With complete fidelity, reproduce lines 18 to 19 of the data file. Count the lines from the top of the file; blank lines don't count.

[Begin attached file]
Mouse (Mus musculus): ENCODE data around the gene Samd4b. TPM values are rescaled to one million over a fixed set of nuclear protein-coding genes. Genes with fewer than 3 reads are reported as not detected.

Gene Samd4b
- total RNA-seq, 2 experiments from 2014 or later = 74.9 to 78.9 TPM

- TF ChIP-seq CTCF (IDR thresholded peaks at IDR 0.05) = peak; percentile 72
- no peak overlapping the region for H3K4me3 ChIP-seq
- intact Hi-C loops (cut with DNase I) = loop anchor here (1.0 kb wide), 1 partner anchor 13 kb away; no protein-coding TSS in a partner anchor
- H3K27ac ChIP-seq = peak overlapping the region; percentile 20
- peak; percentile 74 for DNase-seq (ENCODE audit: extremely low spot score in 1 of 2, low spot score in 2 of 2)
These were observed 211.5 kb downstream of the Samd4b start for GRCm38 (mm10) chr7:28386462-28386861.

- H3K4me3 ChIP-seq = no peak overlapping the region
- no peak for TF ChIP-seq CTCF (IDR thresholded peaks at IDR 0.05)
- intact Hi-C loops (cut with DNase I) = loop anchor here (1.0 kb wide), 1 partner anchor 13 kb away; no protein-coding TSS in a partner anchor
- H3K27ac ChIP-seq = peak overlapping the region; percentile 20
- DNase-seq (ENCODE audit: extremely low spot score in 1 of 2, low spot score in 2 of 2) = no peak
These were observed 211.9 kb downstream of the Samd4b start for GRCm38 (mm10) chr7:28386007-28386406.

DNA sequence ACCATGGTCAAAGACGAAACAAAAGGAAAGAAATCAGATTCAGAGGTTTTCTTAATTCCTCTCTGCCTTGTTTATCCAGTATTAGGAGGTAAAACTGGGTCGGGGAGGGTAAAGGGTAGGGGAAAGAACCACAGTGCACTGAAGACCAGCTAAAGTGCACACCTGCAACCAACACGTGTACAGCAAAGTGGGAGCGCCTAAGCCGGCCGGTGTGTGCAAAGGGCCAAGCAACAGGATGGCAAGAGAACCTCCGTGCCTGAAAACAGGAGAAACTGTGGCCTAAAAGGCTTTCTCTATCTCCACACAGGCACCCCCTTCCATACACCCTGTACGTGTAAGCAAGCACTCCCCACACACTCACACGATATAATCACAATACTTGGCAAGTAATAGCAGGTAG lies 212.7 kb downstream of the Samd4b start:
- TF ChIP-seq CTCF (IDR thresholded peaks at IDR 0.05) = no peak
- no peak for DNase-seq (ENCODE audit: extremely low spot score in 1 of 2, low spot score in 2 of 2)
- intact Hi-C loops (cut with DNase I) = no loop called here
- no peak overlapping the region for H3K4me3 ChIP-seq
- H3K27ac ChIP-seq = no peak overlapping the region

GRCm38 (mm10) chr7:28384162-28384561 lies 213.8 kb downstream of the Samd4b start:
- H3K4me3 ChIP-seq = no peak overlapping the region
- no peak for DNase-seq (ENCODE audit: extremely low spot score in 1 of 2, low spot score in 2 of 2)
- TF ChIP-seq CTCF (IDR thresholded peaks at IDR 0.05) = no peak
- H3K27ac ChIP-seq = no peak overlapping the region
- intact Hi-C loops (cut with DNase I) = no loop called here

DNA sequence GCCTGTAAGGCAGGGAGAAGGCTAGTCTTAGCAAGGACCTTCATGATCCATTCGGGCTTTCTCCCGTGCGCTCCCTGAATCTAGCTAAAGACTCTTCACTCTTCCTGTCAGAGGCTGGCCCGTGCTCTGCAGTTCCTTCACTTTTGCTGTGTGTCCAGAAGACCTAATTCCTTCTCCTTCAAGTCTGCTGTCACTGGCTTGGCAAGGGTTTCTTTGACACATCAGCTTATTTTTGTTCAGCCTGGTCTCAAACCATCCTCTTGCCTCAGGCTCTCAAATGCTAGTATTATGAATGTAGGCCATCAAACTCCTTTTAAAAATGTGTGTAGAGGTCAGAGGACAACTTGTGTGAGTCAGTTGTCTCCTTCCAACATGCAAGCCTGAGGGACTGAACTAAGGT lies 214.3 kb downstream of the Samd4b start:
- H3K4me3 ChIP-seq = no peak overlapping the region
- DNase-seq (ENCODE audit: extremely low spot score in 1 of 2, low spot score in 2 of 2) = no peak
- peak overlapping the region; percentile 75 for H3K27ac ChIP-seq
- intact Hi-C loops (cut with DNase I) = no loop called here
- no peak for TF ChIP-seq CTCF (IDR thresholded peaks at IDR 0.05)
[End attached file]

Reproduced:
- no peak for DNase-seq (ENCODE audit: extremely low spot score in 1 of 2, low spot score in 2 of 2)
- intact Hi-C loops (cut with DNase I) = no loop called here